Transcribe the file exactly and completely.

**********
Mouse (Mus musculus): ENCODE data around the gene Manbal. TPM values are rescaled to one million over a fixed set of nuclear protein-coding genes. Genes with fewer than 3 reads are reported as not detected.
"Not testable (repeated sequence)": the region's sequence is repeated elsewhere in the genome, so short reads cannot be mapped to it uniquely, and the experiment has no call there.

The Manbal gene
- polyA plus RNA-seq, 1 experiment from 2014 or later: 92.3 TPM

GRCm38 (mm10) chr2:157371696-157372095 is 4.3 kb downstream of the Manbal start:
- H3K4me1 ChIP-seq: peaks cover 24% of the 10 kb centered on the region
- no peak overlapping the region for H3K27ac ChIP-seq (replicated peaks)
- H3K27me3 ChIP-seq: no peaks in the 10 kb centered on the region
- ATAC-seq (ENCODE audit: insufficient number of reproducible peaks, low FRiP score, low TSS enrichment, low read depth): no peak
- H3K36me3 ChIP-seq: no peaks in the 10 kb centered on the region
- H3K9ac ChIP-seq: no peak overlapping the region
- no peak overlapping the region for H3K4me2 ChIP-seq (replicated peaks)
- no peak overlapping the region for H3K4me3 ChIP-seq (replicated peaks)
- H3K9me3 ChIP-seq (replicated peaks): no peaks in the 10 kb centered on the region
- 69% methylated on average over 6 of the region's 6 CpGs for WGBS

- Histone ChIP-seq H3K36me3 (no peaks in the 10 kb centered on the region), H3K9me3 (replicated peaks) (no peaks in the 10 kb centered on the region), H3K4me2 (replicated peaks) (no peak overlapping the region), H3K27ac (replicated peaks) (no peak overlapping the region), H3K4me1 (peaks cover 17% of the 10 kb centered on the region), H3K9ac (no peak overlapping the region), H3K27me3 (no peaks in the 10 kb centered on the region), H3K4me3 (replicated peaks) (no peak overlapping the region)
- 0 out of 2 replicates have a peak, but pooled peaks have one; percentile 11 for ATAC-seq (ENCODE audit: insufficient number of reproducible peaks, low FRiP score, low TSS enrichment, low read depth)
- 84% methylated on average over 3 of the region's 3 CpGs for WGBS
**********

Mouse (Mus musculus): ENCODE data around the gene Manbal. TPM values are rescaled to one million over a fixed set of nuclear protein-coding genes. Genes with fewer than 3 reads are reported as not detected.
"Not testable (repeated sequence)": the region's sequence is repeated elsewhere in the genome, so short reads cannot be mapped to it uniquely, and the experiment has no call there.

The Manbal gene
- polyA plus RNA-seq, 1 experiment from 2014 or later: 92.3 TPM

GRCm38 (mm10) chr2:157371696-157372095 is 4.3 kb downstream of the Manbal start:
- H3K4me1 ChIP-seq: peaks cover 24% of the 10 kb centered on the region
- no peak overlapping the region for H3K27ac ChIP-seq (replicated peaks)
- H3K27me3 ChIP-seq: no peaks in the 10 kb centered on the region
- ATAC-seq (ENCODE audit: insufficient number of reproducible peaks, low FRiP score, low TSS enrichment, low read depth): no peak
- H3K36me3 ChIP-seq: no peaks in the 10 kb centered on the region
- H3K9ac ChIP-seq: no peak overlapping the region
- no peak overlapping the region for H3K4me2 ChIP-seq (replicated peaks)
- no peak overlapping the region for H3K4me3 ChIP-seq (replicated peaks)
- H3K9me3 ChIP-seq (replicated peaks): no peaks in the 10 kb centered on the region
- 69% methylated on average over 6 of the region's 6 CpGs for WGBS

- Histone ChIP-seq H3K36me3 (no peaks in the 10 kb centered on the region), H3K9me3 (replicated peaks) (no peaks in the 10 kb centered on the region), H3K4me2 (replicated peaks) (no peak overlapping the region), H3K27ac (replicated peaks) (no peak overlapping the region), H3K4me1 (peaks cover 17% of the 10 kb centered on the region), H3K9ac (no peak overlapping the region), H3K27me3 (no peaks in the 10 kb centered on the region), H3K4me3 (replicated peaks) (no peak overlapping the region)
- 0 out of 2 replicates have a peak, but pooled peaks have one; percentile 11 for ATAC-seq (ENCODE audit: insufficient number of reproducible peaks, low FRiP score, low TSS enrichment, low read depth)
- 84% methylated on average over 3 of the region's 3 CpGs for WGBS